Over time, the more closely they hew to the original spec, the greater their realized value in that brand identity - conversely, the more they tweak, twist, and violate the finally-approved ID, the less consistent it is, the less powerful, the less instantly gestalt recognizable, the less effective, and therefor the less valuable.

They literally devalue that ID every time they violate that spec.

The secondary reason one carefully specifies and defines the design logic and client approved concepts which led to the given final accepted design result is to demonstrate for and to the client where and how we got there, and for the client also - as they later have new personnel, or new graphics contractors, those folks can understand both process and design intent - that way if some other designer is asked to "extend" the Corp ID in some new way, without diluting it, you have provided them a clear design path which should allow that to happen easily without the risk of the most obvious mistakes; this logic also applies to yourself, in that if you get asked back with this client in three years to extend their brand identity into a new space, or a new product, though you may have in that three years completed 60+ other campaigns for dozens of other clients, you can read this delivered Brand ID package and refresh your own memory as to how and why you ended up at the final design. This also applies to cases where your client's Brand ID may be used by others - contractors, consultants, venture partners etc - having a clear brand graphic standards and guidelines can help ensure that when a venture partner wants to use your client's logo and their own in a joint venture marketing package, they don't bowderlerise or otherwise mis-use your client's identity elements.

A tertiary benefit is that the more of these you do and deliver, the more proficient you become at diligence, clarity and thoroughness - and you can frequently use previously-produced Brand ID packages as exemplars when discussing potential new gig with new clients - and that's never a bad position to be in.

Hope this helps.

  • 1
    I like this answer. As a graphic designer you have to think "worst case scenario" all the time. Even though I haven't made a lot of branding I've still experienced how clients can massacre your design in no time if you don't provide them with proper guidelines. Another thing: You have explained why we need to provide all sorts of exact dimensions and ratios. The OP seems to wonder why the brand identities always use "integer values" and "neat angles". The answer to that seems to be: Because it's easier to work with. The alternatives are "no rules" or lots of decimals all over. – Wolff Mar 4 at 16:55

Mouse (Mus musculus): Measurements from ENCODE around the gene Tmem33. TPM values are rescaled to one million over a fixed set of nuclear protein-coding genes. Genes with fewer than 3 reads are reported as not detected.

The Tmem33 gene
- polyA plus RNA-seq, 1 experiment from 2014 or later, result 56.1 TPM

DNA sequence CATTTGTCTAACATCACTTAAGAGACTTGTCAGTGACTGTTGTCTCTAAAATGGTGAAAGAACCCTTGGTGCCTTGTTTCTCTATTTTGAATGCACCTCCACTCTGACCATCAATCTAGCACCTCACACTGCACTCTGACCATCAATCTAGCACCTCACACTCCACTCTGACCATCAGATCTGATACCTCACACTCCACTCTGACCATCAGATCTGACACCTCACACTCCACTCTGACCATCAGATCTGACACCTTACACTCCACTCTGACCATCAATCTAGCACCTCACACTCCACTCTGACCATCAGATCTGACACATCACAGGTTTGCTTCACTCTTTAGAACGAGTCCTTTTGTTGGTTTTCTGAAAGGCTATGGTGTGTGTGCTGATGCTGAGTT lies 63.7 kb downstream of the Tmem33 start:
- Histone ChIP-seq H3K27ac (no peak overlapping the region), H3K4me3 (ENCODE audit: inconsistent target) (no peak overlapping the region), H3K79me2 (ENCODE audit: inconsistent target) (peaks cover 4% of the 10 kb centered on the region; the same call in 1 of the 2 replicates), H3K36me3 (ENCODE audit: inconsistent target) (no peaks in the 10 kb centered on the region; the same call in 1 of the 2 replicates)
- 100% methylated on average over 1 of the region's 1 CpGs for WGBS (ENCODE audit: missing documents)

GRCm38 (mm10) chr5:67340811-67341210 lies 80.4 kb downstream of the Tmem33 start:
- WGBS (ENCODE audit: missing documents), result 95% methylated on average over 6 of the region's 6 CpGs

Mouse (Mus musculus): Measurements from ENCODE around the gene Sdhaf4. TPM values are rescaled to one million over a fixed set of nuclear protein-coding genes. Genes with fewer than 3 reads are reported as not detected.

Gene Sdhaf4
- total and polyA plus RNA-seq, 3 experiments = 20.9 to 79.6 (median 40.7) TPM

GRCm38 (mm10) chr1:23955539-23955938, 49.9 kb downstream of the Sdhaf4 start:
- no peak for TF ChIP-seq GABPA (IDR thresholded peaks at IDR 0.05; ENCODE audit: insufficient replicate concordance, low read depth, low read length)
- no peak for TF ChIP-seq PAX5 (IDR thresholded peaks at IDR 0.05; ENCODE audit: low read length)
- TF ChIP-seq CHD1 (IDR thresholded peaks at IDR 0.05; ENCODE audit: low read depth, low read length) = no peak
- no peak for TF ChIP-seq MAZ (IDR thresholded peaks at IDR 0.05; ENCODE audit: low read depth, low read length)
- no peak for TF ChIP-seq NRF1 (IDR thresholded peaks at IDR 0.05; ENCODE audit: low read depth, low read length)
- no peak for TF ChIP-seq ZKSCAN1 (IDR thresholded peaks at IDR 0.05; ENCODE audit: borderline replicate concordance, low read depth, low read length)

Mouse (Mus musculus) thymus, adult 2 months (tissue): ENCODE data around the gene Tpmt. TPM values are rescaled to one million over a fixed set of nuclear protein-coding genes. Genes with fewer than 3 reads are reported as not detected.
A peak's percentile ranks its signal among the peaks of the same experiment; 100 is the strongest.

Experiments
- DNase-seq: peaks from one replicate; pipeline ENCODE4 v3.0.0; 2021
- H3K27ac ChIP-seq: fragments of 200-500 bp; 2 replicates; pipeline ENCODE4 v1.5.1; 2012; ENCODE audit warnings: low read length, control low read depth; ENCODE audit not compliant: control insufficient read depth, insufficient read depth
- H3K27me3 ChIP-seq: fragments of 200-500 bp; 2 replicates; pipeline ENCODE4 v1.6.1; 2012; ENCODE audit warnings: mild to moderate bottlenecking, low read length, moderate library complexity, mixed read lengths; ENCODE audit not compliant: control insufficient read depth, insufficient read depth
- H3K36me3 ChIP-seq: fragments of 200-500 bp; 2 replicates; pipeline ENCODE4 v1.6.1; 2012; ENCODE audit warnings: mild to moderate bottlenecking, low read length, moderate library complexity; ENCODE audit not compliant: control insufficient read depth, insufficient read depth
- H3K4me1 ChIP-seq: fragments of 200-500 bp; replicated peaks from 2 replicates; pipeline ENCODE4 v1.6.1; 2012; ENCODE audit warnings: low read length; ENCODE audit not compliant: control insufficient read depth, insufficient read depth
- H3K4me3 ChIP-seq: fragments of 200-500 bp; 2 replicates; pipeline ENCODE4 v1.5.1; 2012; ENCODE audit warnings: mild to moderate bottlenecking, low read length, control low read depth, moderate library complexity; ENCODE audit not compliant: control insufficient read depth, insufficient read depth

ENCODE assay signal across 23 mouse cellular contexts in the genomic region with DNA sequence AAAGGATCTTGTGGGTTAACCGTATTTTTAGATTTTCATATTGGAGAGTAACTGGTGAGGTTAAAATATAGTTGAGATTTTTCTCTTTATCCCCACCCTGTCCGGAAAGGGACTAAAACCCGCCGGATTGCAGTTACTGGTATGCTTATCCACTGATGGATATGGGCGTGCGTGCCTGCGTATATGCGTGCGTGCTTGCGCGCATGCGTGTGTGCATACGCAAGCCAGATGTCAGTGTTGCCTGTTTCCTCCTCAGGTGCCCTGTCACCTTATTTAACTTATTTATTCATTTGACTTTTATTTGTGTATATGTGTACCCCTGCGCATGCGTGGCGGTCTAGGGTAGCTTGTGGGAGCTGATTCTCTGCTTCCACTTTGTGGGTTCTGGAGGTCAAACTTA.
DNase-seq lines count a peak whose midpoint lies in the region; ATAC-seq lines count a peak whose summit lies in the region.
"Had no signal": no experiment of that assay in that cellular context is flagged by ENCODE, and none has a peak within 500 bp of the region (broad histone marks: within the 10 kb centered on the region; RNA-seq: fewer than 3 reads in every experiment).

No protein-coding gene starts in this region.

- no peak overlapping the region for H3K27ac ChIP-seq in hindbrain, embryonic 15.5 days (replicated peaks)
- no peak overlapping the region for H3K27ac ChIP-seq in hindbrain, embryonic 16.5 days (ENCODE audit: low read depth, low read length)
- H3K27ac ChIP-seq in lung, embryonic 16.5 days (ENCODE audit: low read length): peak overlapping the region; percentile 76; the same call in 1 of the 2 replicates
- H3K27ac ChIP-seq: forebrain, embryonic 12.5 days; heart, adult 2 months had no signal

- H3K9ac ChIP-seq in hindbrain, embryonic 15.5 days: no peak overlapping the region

• 1
    Now that I think of it, I can kinda relate to the idea of knowing how to extend a brand identity. Back at the place where I interned they asked me to do stuff without giving me clear instructions because they had no solid identity at all, so I had to wing it every step of the way, like whenever I had to determine the clear space for the logo and whatnot. So measurements, just other specs like colors and layout, are kinda like recipes: the more precise and simplified they are, the easier it is to (re)produce good results and the less likely mistakes are. – Vun-Hugh Vaw Mar 4 at 17:36
  • @Vun-HughVaw - if you've found this answer both useful and definitive, please accept it so that this post shows as successfully answered; helps our metrics and makes the whole of GD.SE more navigable. Thanks. – GerardFalla Mar 11 at 16:56

Your Answer

By clicking “Post Your Answer”, you agree to our terms of service, privacy policy and cookie policy

Not the answer you're looking for? Browse other questions tagged or ask your own question.